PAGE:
Posted on January 15, 2015 at 5:58 pm
It really happened. Four undocumented high school kids from the poorest of communities took on the most brilliant engineering students from the country’s top colleges in a robotics competition and won. The contest results were one in a million, but once it happened, the movie version was inevitable. George Lopez produced the film and stars as the students’ reluctant coach and teacher, Fredi Cameron (based on the two real-life teacher/coaches, Allan Cameron and Fredi Lajvardi).
Unlike its robotic superstar, there is not much ingenuity in the storyline. Everything added on, especially the fictionalized backstory for Cameron, is predictable and superfluous and distracting. Lopez is an amiable presence, but these detours reveal his limits as an actor. We want to focus on the students and their robot, to see them solve problems in engineering and teamwork (which is a form of engineering, too). But too much of the running time is devoted to Cameron’s past and his possible romance with a fellow teacher, played by the always-wonderful Marisa Tomei. If she played the coach, this would have been a much better movie. Still, with a storyline like this one, it cannot help being fun to watch.
Cameron is an engineer with a PhD who tells the school’s principal (Jamie Lee Curtis, in a performance of great warmth and wit) he wants a temporary job as a substitute teacher. She notes that he has moved around a lot, but she does not have any alternatives. He agrees to coach the school’s engineering club because he is assured no one will want to join.
Oscar (Carlos PenaVega) shows up with a flier. He is an outstanding JROTC cadet and was crushed to learn that he cannot join the US Military without proof of citizenship. He thinks participating in a NASA-sponsored robotics competition will make it harder to be turned down. Cameron reluctantly agrees to help.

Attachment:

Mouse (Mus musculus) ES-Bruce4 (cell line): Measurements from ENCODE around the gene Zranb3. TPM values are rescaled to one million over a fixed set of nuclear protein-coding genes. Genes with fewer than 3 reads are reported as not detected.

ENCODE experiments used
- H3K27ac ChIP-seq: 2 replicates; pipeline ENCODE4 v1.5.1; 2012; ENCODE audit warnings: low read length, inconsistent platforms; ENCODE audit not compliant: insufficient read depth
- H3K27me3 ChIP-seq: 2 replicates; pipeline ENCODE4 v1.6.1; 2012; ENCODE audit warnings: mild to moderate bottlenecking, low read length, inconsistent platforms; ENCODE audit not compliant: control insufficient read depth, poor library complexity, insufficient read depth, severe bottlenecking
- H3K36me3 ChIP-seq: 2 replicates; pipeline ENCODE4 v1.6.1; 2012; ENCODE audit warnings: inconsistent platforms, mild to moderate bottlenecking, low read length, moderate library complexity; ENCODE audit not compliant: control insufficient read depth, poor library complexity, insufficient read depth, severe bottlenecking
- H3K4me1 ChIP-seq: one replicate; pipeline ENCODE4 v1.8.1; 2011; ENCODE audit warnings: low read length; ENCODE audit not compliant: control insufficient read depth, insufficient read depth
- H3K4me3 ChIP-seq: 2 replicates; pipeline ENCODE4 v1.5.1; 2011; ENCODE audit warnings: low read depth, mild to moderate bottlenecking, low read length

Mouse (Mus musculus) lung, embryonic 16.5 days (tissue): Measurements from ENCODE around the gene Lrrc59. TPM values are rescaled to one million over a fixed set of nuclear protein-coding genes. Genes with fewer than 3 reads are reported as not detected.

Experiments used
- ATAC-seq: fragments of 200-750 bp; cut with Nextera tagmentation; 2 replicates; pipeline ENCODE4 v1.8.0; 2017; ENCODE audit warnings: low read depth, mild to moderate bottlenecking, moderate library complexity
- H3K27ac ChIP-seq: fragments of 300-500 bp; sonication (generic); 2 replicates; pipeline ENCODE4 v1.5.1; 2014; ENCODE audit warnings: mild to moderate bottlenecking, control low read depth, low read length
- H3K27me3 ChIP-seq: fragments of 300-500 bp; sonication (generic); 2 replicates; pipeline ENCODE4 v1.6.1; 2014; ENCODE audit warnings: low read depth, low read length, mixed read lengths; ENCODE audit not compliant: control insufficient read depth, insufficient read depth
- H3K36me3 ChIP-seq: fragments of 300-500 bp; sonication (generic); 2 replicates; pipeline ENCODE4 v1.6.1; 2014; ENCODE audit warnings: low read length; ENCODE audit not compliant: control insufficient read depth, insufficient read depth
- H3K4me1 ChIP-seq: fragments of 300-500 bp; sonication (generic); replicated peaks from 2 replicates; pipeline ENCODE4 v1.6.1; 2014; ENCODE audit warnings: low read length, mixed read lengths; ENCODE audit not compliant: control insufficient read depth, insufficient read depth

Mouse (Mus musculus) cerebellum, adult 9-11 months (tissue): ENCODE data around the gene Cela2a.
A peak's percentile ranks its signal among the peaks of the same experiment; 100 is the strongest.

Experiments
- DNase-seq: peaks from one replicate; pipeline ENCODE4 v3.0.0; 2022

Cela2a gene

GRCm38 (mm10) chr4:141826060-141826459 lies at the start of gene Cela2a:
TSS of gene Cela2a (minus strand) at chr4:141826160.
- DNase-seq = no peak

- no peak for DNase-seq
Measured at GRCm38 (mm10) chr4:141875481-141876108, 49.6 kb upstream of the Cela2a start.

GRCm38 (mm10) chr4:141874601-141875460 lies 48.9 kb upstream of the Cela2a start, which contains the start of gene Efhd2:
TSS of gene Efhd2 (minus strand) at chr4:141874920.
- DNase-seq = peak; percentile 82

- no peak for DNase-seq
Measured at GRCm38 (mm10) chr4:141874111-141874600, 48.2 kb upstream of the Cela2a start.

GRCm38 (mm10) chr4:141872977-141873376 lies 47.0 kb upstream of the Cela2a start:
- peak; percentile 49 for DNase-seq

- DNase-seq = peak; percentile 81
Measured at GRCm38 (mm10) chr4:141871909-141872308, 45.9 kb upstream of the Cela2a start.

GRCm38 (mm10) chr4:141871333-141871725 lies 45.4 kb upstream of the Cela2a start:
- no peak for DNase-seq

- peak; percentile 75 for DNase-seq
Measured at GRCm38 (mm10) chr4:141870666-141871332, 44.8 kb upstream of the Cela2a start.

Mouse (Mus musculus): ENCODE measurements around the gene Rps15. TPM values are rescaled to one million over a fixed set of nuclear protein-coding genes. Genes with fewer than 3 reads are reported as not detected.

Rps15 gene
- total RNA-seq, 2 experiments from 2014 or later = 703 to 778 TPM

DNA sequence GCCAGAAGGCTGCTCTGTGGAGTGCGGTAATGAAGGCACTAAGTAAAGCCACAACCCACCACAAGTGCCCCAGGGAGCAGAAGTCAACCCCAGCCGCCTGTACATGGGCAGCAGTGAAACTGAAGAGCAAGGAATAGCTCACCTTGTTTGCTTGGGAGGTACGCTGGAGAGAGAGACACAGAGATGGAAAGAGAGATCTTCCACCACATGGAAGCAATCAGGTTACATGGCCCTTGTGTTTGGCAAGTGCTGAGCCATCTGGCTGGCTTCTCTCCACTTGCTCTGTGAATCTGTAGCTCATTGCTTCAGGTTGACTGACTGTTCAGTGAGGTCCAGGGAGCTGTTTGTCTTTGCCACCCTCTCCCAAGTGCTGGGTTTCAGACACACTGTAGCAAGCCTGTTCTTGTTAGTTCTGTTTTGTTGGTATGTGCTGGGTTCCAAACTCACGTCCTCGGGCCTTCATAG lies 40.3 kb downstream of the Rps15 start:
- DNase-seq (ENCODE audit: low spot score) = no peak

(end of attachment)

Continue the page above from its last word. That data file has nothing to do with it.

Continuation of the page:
They assemble a team that includes the brain (David Del Rio), the kid who always gets into trouble but is a whiz at mechanics (José Julián), and the muscle (Oscar Javier Gutierrez II) — one problem they cannot engineer around is that someone has to be strong enough to lift their robot. Each has his own challenges. The brain is bullied at school. The troublemaker is under a lot of pressure to take care of his brother. The muscle has to be able to pass a tough oral exam at the competition to show that every member of the team understands the details of the robot. Oscar falls in love with a pretty classmate named Karla (sweetly played by PenaVega’s real-life wife, Alexa), but worries that his illegal status puts her at risk. All of the students are hiding from the ICE, which has already sent one of their mothers back to Mexico.
And then there is the challenge of the competition itself. Not only does this robot have to operate underwater, it has to execute an immensely complicated series of tasks in a limited time period. When the team shows up, they are so certain they will lose anyway that they decide they might as well compete with the college teams instead of the other high school teams. The night before they have to compete the robot has a disastrous leak. Their very creative and inexpensive (and hilarious) solution is one of the film’s high points.
The film’s name refers to more than the repurposed junk used to assemble the robot. Their triumph is bittersweet because their undocumented status prevents them from taking the opportunities available to those who are citizens. This film makes it clear that it is our loss, as it prevents our country from benefiting from the perseverance and skill that made an $800 robot created by kids kick the robotic butt of the $18,000 robot from MIT.
Parents should know that this film includes some teen crime including armed robbery, violence including bullying, some strong language and tense family confrontations and teen kissing.
Family discussion: What was the team’s most difficult challenge? Who was the teacher who inspired you the most and why?
If you like this, try: the book by Joshua Davis, Spare Parts: Four Undocumented Teenagers, One Ugly Robot, and the Battle for the American Dream, and films like “October Sky” and “Stand and Deliver”